Originating in the 17th century, literary salons were once the perfect training ground for aspiring authors, helping them improve their writing by getting feedback and criticism from the greats. (If you made it into Gertrude Stein’s super-elite salon in 1920s Paris, you were definitely hot shit.) Now, many lit lovers are organizing readings to connect with their communities. These salons, which are often free, erase the gap between audience and artist—they’re all about stimulating conversations in which everyone’s voice is heard. We talked to some experts to figure out how to make your modern-day salon a success.
- DO choose a location that’s right for you. The founders of the monthly Brooklyn-based salon The Shed open up their own homes for their events. “There’s almost no separation between audience and storyteller,” says co-founder Jason Fried, “and that creates an intimate, supportive environment.” However, you might prefer the atmosphere of a gallery, the backdrop of a bookstore, or a boisterous bar.
- DO limit your presenters. Keeping each reading time to around eight minutes allows readers enough time to share without tiring the listeners. Adding a Q&A session at the end of each presentation also helps participants feel their voices are being heard. “A Q&A allows everybody to really dive into the material,” says Vica Miller, founder of N.Y.C.’S Vica Miller Literary Salons, which take place several times a year.
- DO pick a theme for the evening. Whether you organize the presentations by genre (drama, comedy), form (poetry, short story, memoir), or topic (food, fashion, sports), giving your guests a theme will help them prepare, says Fried.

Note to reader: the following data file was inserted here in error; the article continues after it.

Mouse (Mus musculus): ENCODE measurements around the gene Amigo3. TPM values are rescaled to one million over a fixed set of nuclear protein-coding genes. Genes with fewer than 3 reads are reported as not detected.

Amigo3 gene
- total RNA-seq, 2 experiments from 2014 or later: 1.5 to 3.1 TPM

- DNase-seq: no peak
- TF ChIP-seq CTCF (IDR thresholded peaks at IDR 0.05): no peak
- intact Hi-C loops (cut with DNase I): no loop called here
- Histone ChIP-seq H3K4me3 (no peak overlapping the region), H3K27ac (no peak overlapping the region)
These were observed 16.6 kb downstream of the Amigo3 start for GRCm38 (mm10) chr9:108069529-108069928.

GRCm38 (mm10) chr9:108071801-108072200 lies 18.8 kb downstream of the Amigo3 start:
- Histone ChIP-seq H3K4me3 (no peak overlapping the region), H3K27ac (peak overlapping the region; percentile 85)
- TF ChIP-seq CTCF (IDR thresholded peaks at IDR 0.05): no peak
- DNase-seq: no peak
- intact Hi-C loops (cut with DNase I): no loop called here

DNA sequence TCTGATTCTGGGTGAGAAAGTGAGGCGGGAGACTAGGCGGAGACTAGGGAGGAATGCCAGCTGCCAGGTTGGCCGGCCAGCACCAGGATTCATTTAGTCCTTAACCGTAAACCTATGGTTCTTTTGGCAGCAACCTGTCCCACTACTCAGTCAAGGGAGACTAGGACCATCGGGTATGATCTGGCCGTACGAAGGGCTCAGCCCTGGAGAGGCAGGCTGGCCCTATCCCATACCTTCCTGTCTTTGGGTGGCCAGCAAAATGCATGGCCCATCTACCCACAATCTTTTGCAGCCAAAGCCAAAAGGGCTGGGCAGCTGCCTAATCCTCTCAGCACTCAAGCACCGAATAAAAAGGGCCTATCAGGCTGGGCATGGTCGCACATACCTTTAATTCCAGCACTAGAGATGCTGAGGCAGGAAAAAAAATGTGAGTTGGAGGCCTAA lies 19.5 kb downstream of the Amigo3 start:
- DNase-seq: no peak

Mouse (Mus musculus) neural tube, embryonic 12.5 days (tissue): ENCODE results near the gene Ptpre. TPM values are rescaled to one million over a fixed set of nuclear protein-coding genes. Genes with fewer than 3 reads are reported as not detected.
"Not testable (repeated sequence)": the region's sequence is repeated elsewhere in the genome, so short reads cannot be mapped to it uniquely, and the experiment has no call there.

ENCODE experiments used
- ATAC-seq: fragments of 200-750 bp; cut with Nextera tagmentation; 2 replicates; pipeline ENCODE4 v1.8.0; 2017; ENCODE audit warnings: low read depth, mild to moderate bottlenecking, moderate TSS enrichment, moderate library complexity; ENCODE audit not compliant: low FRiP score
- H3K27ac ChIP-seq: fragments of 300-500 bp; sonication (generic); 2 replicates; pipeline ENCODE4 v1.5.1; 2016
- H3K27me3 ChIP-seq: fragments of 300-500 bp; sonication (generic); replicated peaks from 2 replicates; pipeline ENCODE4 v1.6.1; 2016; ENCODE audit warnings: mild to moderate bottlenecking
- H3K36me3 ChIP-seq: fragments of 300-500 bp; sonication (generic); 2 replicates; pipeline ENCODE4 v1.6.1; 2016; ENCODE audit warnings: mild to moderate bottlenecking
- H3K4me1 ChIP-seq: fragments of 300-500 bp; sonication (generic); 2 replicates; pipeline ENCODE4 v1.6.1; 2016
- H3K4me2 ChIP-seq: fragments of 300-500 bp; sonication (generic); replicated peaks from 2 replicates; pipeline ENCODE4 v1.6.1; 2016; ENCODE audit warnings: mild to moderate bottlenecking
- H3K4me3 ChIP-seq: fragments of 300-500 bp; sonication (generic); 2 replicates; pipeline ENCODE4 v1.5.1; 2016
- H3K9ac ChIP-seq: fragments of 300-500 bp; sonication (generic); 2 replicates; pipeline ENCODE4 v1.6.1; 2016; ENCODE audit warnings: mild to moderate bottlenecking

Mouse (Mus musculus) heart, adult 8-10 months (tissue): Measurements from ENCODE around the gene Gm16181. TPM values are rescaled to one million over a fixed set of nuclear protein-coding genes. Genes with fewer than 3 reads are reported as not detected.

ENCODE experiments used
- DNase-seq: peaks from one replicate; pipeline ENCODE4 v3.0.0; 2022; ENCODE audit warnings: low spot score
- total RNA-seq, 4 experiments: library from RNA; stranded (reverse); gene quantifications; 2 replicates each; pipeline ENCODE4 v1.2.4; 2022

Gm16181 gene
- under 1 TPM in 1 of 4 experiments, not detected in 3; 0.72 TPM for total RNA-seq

- DON’T skimp on the wine! Most salonnières like to serve alcohol, and sometimes food. If a venue is kind enough to host you, Miller suggests sticking to white wine to minimize spill- related damage and excessive rowdiness. If you invite guests into your home, you could follow The Shed’s example by providing a keg and cooking some homemade dishes.
- DO get your name out there. Start a mailing list and send out a newsletter announcing upcoming gatherings—building an online presence is key. Not only does it bring out more friendly faces, but it gives you a chance to network. Chiwoniso Kaitano-Price, co-founder of Brooklyn’s The Salon, gained great connections after promoting her events. “I made an effort to network with other writers, salonnières, editors, and publicists, so I can get the scoop on new stuff coming out, and get my hands on [new books] before other people,” she says. Afterward, show off your hard work by posting photos or recordings from events on your blog or Facebook page.
By Tess Duncan
Photos from a Vica Miller Literary Salon held at 287 Spring Art Gallery & Performance Space